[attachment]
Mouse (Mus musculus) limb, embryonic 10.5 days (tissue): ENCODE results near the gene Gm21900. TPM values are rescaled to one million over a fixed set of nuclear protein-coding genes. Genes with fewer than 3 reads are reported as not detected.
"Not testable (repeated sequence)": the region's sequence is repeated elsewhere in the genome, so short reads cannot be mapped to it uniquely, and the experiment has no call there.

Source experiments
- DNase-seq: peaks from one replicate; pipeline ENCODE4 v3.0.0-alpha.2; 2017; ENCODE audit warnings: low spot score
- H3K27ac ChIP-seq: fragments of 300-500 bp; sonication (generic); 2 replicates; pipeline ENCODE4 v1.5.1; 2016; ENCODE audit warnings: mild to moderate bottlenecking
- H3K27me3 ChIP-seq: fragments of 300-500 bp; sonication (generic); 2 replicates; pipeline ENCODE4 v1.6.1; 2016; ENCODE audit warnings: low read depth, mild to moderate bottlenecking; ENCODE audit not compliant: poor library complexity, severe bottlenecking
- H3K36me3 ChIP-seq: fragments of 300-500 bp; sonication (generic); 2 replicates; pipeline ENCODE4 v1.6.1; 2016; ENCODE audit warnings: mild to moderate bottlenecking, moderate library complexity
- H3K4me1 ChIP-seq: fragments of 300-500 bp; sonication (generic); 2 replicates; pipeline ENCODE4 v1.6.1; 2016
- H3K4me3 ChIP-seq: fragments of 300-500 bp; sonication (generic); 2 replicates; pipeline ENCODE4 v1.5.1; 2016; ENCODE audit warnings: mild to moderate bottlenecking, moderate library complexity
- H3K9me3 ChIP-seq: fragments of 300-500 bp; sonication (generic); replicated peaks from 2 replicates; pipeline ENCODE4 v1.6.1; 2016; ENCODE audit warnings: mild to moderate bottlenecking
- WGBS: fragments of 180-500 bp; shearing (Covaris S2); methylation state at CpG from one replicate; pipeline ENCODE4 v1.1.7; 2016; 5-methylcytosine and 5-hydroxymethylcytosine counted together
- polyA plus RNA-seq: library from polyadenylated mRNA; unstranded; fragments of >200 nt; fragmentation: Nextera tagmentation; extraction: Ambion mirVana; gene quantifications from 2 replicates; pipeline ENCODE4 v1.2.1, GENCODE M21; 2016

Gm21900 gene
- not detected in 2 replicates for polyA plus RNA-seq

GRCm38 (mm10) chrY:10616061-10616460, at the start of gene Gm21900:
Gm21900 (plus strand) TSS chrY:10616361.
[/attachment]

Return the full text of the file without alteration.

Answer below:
Mouse (Mus musculus) limb, embryonic 10.5 days (tissue): ENCODE results near the gene Gm21900. TPM values are rescaled to one million over a fixed set of nuclear protein-coding genes. Genes with fewer than 3 reads are reported as not detected.
"Not testable (repeated sequence)": the region's sequence is repeated elsewhere in the genome, so short reads cannot be mapped to it uniquely, and the experiment has no call there.

Source experiments
- DNase-seq: peaks from one replicate; pipeline ENCODE4 v3.0.0-alpha.2; 2017; ENCODE audit warnings: low spot score
- H3K27ac ChIP-seq: fragments of 300-500 bp; sonication (generic); 2 replicates; pipeline ENCODE4 v1.5.1; 2016; ENCODE audit warnings: mild to moderate bottlenecking
- H3K27me3 ChIP-seq: fragments of 300-500 bp; sonication (generic); 2 replicates; pipeline ENCODE4 v1.6.1; 2016; ENCODE audit warnings: low read depth, mild to moderate bottlenecking; ENCODE audit not compliant: poor library complexity, severe bottlenecking
- H3K36me3 ChIP-seq: fragments of 300-500 bp; sonication (generic); 2 replicates; pipeline ENCODE4 v1.6.1; 2016; ENCODE audit warnings: mild to moderate bottlenecking, moderate library complexity
- H3K4me1 ChIP-seq: fragments of 300-500 bp; sonication (generic); 2 replicates; pipeline ENCODE4 v1.6.1; 2016
- H3K4me3 ChIP-seq: fragments of 300-500 bp; sonication (generic); 2 replicates; pipeline ENCODE4 v1.5.1; 2016; ENCODE audit warnings: mild to moderate bottlenecking, moderate library complexity
- H3K9me3 ChIP-seq: fragments of 300-500 bp; sonication (generic); replicated peaks from 2 replicates; pipeline ENCODE4 v1.6.1; 2016; ENCODE audit warnings: mild to moderate bottlenecking
- WGBS: fragments of 180-500 bp; shearing (Covaris S2); methylation state at CpG from one replicate; pipeline ENCODE4 v1.1.7; 2016; 5-methylcytosine and 5-hydroxymethylcytosine counted together
- polyA plus RNA-seq: library from polyadenylated mRNA; unstranded; fragments of >200 nt; fragmentation: Nextera tagmentation; extraction: Ambion mirVana; gene quantifications from 2 replicates; pipeline ENCODE4 v1.2.1, GENCODE M21; 2016

Gm21900 gene
- not detected in 2 replicates for polyA plus RNA-seq

GRCm38 (mm10) chrY:10616061-10616460, at the start of gene Gm21900:
Gm21900 (plus strand) TSS chrY:10616361.